— “Profit Confidential” Column, by Michael Lombardi, CFP, MBA
The stock market yawned last week when Intel Corporation (NASDAQ/INTC) reported earnings substantially higher than analyst expectations. The stock market was asleep when better-than-expected earnings came out from JP Morgan Chase & Co. (NYSE/JPM).
But “big blue” was a different story.
Yesterday, IBM (NYSE/IBM) reported a stronger-than-expected increase in fourth-quarter 2009 profit and it raised its profit target for 2010. And the stock market loved it, with the Dow Jones Industrial Average up 115 points yesterday to a new record high closing for 2010.
But there is more to the story.
Aside from its paltry two-percent gain yesterday (after the news of its better-than-expected earnings), IBM stock is up 91% since its November 2008 low. The stock’s price chart is like a straight line up from November 2008 to today.
And considering IBM stock trades at only 12 times this year’s expected earnings, one could hardly call the stock overpriced.
A stock like IBM is why I believe the bear market rally that started in March 2009 has more legs left. Institutional investors love companies like Intel, JP Morgan and IBM that have already reported better-than-expected earnings. Other companies like General Electric Co. (NYSE/GE) still have to follow.
As the bellwether stocks (as they are referred to) continue posting better profits, mutual funds, investment funds, money managers and institutional investors start to get the feeling that the recession is over. Instead of sitting on the sidelines with cash while the general stock market indices continue to climb, and so as not to disappoint their clients, these big boys start buying stocks, pushing the market higher.
That is exactly what the bear market wants: Lure investors back into the stock market before taking their money away.
Let’s face it. Bull markets end in a euphoria of speculation (like the tech boom of 1999/2000 or the general stock boom that ended in October 2007 with stock trading close to 25 times earnings). Bear markets end in exhaustion and with great values abounding. When the stock market hit a multi-year low in March 2009, stocks were far from the extreme valuations you see at bear market lows.
So the story, or least my story, goes on. The bear market rally will continue moving stocks higher for now. And we should all have fun and make money while it is happening. Because once the bear market rally is over, the bear will have a few big surprises for us.
Michael’s Personal Notes:
It is very important for my readers to see what’s going on economically around the world as these events will eventually affect America. At one time, when the U.S. was a creditor nation, the world followed in its footsteps. Now that we have lost our manufacturing base and we have become such a big debtor nation, it is a different story.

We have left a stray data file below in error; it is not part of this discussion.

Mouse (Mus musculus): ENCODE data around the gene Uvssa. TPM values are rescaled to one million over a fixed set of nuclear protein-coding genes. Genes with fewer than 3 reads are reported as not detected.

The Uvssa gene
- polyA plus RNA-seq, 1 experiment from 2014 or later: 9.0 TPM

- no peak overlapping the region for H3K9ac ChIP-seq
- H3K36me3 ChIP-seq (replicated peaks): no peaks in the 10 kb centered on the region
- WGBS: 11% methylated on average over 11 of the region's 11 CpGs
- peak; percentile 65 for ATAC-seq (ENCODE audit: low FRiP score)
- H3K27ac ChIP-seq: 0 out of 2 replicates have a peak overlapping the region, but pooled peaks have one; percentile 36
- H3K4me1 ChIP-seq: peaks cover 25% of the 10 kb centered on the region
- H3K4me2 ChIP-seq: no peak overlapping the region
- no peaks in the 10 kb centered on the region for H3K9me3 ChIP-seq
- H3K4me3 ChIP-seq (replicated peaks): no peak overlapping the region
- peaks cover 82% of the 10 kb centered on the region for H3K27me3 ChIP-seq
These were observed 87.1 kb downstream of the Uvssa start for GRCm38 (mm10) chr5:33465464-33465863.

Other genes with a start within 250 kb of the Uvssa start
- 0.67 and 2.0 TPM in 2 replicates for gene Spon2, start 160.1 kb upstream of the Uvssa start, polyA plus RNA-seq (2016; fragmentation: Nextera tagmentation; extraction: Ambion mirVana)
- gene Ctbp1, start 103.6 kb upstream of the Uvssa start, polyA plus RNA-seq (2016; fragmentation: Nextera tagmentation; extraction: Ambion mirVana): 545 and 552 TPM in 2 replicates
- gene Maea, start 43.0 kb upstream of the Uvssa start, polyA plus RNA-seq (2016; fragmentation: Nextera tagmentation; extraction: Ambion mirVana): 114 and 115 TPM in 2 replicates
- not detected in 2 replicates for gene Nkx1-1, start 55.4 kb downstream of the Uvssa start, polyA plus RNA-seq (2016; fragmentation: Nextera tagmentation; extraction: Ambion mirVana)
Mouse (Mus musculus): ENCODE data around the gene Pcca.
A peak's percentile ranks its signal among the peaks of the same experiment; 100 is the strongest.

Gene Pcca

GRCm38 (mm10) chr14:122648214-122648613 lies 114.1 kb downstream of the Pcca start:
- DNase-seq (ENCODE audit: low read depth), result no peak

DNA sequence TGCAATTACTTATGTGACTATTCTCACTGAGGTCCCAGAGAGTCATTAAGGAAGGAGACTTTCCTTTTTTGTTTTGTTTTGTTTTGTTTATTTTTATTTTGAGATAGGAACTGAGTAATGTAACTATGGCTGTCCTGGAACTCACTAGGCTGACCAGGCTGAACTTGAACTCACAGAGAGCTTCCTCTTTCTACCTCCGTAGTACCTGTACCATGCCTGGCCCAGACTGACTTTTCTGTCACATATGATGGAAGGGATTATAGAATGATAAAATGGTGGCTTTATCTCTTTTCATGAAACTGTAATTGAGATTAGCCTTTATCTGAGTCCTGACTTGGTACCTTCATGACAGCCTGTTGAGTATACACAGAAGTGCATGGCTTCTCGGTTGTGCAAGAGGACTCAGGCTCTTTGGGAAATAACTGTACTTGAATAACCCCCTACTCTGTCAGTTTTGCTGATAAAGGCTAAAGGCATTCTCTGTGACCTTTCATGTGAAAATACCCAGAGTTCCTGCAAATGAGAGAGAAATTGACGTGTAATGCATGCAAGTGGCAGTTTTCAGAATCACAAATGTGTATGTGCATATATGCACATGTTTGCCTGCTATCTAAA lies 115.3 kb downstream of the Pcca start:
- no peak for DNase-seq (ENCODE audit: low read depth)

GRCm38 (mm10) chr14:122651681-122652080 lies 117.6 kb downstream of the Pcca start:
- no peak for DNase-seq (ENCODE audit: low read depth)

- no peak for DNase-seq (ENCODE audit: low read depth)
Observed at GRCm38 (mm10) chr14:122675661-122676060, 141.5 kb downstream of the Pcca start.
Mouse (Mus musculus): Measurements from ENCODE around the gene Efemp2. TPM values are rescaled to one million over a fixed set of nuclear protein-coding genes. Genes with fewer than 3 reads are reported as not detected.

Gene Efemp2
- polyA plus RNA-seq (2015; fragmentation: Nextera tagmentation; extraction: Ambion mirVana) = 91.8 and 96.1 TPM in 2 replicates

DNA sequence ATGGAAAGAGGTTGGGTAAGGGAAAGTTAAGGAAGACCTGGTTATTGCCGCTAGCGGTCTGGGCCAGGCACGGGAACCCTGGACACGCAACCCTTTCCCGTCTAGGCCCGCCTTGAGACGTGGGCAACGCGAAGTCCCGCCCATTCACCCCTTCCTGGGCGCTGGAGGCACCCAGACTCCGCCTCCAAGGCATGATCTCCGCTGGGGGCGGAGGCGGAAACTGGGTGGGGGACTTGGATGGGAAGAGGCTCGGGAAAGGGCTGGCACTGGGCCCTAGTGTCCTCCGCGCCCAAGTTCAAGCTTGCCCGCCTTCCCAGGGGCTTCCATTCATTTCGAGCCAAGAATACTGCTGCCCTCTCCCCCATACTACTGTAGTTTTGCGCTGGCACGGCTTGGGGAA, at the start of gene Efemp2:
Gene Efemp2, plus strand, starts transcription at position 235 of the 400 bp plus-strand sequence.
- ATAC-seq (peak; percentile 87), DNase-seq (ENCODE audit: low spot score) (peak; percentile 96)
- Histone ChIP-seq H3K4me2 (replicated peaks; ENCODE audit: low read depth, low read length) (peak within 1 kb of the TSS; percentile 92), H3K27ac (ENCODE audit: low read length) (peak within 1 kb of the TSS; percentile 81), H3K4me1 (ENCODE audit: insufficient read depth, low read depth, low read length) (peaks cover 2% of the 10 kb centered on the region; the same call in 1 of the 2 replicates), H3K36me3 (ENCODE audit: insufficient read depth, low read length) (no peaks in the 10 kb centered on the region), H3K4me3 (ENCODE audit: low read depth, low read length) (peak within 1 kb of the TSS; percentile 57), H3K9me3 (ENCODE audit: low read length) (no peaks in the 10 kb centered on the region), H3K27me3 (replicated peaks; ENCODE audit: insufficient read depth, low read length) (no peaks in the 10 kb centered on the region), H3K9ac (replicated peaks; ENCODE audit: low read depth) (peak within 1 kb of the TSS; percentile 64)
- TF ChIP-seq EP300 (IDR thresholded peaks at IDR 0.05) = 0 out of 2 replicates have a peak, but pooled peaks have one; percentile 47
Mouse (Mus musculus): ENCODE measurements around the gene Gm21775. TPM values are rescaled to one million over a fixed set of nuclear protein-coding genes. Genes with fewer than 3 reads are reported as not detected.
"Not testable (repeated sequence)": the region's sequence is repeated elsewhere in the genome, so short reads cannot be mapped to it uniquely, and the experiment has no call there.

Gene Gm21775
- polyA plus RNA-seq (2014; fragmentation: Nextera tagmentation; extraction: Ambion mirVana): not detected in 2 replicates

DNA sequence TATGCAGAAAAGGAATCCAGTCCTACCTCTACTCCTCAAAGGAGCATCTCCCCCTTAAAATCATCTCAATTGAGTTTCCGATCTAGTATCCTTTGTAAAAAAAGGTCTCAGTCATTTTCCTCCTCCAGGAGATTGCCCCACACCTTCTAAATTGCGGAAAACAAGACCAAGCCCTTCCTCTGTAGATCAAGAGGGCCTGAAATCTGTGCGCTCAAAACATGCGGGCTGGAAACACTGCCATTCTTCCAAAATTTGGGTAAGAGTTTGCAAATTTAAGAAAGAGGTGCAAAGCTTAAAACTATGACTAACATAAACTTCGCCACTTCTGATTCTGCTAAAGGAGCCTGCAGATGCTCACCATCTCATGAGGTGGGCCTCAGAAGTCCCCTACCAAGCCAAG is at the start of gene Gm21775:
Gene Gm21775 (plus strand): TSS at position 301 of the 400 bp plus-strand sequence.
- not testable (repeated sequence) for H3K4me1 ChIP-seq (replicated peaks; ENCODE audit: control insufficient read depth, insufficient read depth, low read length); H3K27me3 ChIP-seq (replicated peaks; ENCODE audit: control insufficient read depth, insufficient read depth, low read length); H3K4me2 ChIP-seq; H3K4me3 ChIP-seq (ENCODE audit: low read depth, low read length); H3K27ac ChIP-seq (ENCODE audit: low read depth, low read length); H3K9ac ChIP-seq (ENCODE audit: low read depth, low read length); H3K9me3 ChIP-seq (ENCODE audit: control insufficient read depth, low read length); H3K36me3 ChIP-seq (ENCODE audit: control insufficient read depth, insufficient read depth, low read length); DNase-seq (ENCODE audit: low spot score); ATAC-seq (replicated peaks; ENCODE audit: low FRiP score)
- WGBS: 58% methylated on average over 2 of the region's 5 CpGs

Inflation in Britain is surging. Yesterday, it was reported that consumer prices in December 2009 were 2.9% higher than one year ago. While officials were quick to dismiss the one-month “blip” in inflation numbers by saying the country has experienced 13 years of low inflation, 2.9% inflation is an alarming rate. Can inflation become a problem in the U.S. as well? Yes, I’ve written many times about this threat. Interest rates that are low, surging debt, expansive fiscal stimulus, and a collapsing currency — a recipe for disaster.
The Bank of Canada decided yesterday to keep interest rates unchanged in Canada, but the central bank said it was planning to toe this line only until July of this year. Does that mean higher interest rates in Canada this summer? Could be, and the U.S. may not be far behind.
Where the Market Stands:
There is not much else I can say about the stock market that I haven’t already said in my lead article today, “Big Blue to the Stock Market’s Rescue.” The Dow Jones Industrial Average starts this morning up 2.85% for the year and only 275 points away from Dow Jones 11,000.
What He Said:
“You’ve been reading my articles over the past few months and have seen how negative I’ve become on the U.S. economy. Particularly, I believe it’s the ramifications of the faltering housing sector that are being underestimated by economists. A recession doesn’t take much to happen. It’s disappointing that more hasn’t been written on the popular financial sites and in the newspapers about the real threat of a recession happening in 2007. I want my readers to be fully aware of my economic opinion: I wouldn’t be surprised to see the U.S. economy in a recession sometime in 2007. In fact, I expect it.” Michael Lombardi in PROFIT CONFIDENTIAL, November 13, 2006. Michael was one of the first to predict a U.S. recession, long before Wall Street analysts and economists even thought it a possibility.